When we talk about the legacy of Felix Klein, we are interested in the significance of Felix Klein’s work for mathematics education, for our current theory and practice, and above all, for tomorrow’s ideas concerning the teaching and learning of mathematics. We are interested in Felix Klein as a mathematician and as a mathematics teacher, but most of all we are interested in his ideas on teaching and learning mathematics, the problems he saw at university and at high school, and the solutions to these problems that he suggested. We are interested in these solutions because we recognise that we are nowadays confronted with similar or even the same problems as 100 years ago. Speaking about Felix Klein’s legacy means hoping to get answers to some of the problems we are struggling with today. Speaking about Felix Klein’s legacy today means giving answers to—at least—three basic questions:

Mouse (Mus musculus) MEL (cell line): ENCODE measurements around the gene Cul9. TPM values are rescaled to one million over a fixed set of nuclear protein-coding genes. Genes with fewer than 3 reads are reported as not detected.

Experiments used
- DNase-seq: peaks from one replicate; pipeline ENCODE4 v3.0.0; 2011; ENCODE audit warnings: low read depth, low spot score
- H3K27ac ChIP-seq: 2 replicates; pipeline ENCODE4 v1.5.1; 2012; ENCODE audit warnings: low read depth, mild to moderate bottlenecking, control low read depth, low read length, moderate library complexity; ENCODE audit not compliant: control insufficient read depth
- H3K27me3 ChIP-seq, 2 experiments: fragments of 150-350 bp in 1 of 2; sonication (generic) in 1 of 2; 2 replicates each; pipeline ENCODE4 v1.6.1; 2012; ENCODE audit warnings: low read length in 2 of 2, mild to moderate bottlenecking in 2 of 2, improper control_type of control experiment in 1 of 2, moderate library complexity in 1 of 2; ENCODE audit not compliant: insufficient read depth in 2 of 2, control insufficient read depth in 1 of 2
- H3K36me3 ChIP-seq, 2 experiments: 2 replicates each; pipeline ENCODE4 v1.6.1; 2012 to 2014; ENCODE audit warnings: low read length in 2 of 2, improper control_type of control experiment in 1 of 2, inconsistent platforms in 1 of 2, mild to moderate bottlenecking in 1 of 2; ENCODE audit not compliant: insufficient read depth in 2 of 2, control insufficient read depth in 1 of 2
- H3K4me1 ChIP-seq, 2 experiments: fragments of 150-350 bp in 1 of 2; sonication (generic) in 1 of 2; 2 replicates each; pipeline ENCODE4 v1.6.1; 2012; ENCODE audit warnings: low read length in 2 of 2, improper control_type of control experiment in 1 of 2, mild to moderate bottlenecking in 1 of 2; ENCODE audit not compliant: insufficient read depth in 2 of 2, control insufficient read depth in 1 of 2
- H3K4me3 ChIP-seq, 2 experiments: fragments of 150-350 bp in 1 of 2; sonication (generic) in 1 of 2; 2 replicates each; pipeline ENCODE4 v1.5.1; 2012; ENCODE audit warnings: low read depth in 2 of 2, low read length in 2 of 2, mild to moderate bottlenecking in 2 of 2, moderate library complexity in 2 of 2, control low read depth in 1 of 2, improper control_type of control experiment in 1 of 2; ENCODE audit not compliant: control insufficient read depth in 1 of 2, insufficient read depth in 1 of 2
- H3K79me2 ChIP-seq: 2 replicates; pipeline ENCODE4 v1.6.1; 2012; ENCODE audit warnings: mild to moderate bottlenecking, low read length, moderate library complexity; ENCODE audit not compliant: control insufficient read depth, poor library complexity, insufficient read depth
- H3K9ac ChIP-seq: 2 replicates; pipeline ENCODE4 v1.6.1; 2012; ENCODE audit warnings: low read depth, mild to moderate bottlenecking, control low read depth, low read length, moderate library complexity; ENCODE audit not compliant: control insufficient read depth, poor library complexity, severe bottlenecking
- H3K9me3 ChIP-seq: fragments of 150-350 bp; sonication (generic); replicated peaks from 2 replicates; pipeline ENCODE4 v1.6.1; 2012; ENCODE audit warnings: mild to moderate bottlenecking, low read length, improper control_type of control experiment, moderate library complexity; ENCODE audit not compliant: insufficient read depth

- 1. Which situations and which problems at the end of the 19th and the beginning of the 20th century can be seen in analogy to present situations?
- 2. How did Felix Klein react to these problems and which solutions did he suggest?
- 3. What do we know nowadays about the effect of the answers and solutions provided by Felix Klein 100 years ago?
Analogies between the situation 100 years ago and today can immediately be seen if we think about the current discussions concerning the goals and contents of teacher education at university, especially the problems of students, with the transition from high school to college or university and the transition back to high school. The problems with these transitions are expressed in Felix Klein’s most famous statement, the “double discontinuity” from the introduction to Elementary mathematics from a higher standpoint, Volume I: